such as “5 cm” / “5 kg”.
Currency symbols: Usually one space left after the currency, such as “£ 230” / “US $ 90” / “Euro 45”.
The 3-letter code “GBP” would normally not be used in Afrikaans, rather the symbol, but if used, it would appear before the currency, such as “GBP 230”.
- N/a = n.v.t. (nie van toepassing)
- BTW (Afrikaans) = VAT (English)
Section Four – Hyphenation
1. Hyphens and joint words: Afrikaans, unlike English, uses many hyphenated forms (joint words) because of all the compound words. For example in proper nouns: “Suid-Afrika” (translated as “South Africa”), in official names with a “description” or noun followed by the name: “Toyotaprojek” (translated as “Toyota project”).
If a word is too long and might be difficult to read, a hyphen is often used to “separate” the word and make it easier to read, although it still remains one concept, such as: “Kredietkaartonttrekkings-rekening” (translated as “Credit cards transfer account”).
If repetition of words occurs, hyphens are often used, such as: “nou-nou” (meaning “in a moment”), “dag-en-dag” (meaning “day and day”).
If there’s a cluster of vowels in a word, such as “môre-oggend” (meaning “tomorrow morning”), “na-aan” (meaning “close to”) or “ge-eet” / “geëet” (meaning “ate”), as hyphen is usually used to avoid ambiguity and for easyreading.
If a commonly used expression occurs, the phrase is often hyphenated, such as “traak-my-nieagtig” (meaning “happy-go-lucky”).
When words are split over lines, the word is usually broken down by syllabic structure, such as “onophoudelik” (“uninterrupted”) will be broken down as “on-op-houde-lik” if some of these parts appear at the end of a sentence.
2. Prefixes / suffixes: Usually no hyphens are used when prefixes or suffixes occur. For example: “prehistories” (“prehistoric”) and “postmodernisme” (“postmodernism”). The word “e-pos” (“e-mail”) has a hyphen because “e” refers to “electronic” and is basically an abbreviated form of the word (there are other examples, such as “e-bank” (“electronic bank/ing”).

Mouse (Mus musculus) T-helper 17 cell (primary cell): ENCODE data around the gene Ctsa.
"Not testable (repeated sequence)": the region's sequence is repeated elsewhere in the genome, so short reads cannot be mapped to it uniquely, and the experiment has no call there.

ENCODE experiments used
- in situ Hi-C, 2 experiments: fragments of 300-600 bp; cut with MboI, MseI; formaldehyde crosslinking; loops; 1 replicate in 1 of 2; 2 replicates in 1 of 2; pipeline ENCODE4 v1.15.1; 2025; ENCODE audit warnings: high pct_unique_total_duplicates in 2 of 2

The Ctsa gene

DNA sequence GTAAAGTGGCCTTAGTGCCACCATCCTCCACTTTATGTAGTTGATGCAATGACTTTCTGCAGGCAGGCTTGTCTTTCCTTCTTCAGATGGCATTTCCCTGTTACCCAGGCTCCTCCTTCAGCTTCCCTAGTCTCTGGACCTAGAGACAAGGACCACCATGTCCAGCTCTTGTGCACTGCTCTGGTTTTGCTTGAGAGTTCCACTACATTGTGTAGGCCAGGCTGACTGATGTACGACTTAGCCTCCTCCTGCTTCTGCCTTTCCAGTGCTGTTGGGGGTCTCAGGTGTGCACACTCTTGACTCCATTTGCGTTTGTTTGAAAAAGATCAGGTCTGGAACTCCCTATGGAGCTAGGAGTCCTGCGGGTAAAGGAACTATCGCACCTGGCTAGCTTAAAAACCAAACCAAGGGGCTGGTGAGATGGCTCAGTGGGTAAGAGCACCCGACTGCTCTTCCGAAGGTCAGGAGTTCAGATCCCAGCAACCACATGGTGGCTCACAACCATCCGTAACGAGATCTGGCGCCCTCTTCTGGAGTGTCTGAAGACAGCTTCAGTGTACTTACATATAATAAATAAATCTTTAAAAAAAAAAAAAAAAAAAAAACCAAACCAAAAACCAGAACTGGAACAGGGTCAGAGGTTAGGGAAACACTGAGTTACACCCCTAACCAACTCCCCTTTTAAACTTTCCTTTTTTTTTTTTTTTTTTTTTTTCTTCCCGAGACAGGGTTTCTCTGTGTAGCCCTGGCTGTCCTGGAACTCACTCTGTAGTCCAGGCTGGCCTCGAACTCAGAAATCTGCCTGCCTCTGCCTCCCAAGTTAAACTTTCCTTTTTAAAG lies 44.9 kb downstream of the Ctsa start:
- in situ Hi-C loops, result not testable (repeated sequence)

3. Non-hyphens: In Afrikaans many words are written as one word (or can be separated through means of a hyphen), such as “kredietkaart” / “krediet-kaart” (meaning “credit card”) and it is not incorrect to use a hyphen but they should preferably be written as one word. There are no other important exceptions.
4. Dashes: Afrikaans uses the ‘N’ dash (“aandagstreep”) in sentences to separate two thoughts or ideas, such as: “Dis George – die man met die mooi oë” (translated as “This is George – the man with the beautiful eyes”. This dash is often used in the place of a double colon (:).
Section Five – Miscellaneous Peculiarities
1. Tone marks: These are mainly used only to distinguish between the meanings of various words. There are no other rules for tone marks.
2. Spelling: Certain place names, however, have a different spelling in Afrikaans. Examples of these include:
3. Surnames: Surnames are usually written after the first name/s. If otherwise used (such as in legal documents / statements), the surname will be written first, followed by a comma and then the first name/s. For example: Visser, Karen. The surnames are always written in upper case in Afrikaans, at the beginning of a sentence or within the sentence.
4. Stylistic forms: In Afrikaans all stylistic forms are the same as in English, such as bold, italics and underline. There’s no specific rule for these stylistic forms either, and they can sometimes be used quite “creatively”.
Section Six – Geographic Distribution
Afrikaans is mainly spoken in South Africa only, where it is one of the ten official languages.
All of the official languages are used every day in a legal, financial, media, written and spoken context throughout South Africa. In our Government, for example, based in Cape Town, South Africa, we have an official Hansard department (Language / Linguistics department) for all 11 official languages spoken and written in South Africa, with professional translators and proofreaders employed.
For any official documents for the Western Cape Government, the 3 basic languages to provide information will be Afrikaans, English and Xhosa. Theyare the most widely spoken and used. The second largest group of languages that are spoken the most contains Zulu, North Sotho (Sepedi) and South Sotho (Sesotho). The last group (small) group of languages that are notspoken as often as the other 2 groups include the remaining languages, Tsonga, Tswana, Venda, Swazi and Ndebele.
Some of the words in Afrikaans are descended from Latin or Greek. Somewords are just “borrowed” from different languages (especially Dutch). Wordsinclude “garage”, which originally came from the French language.
Language Family: Germanic
Section Seven – Character Set
[ ] = Alt key codes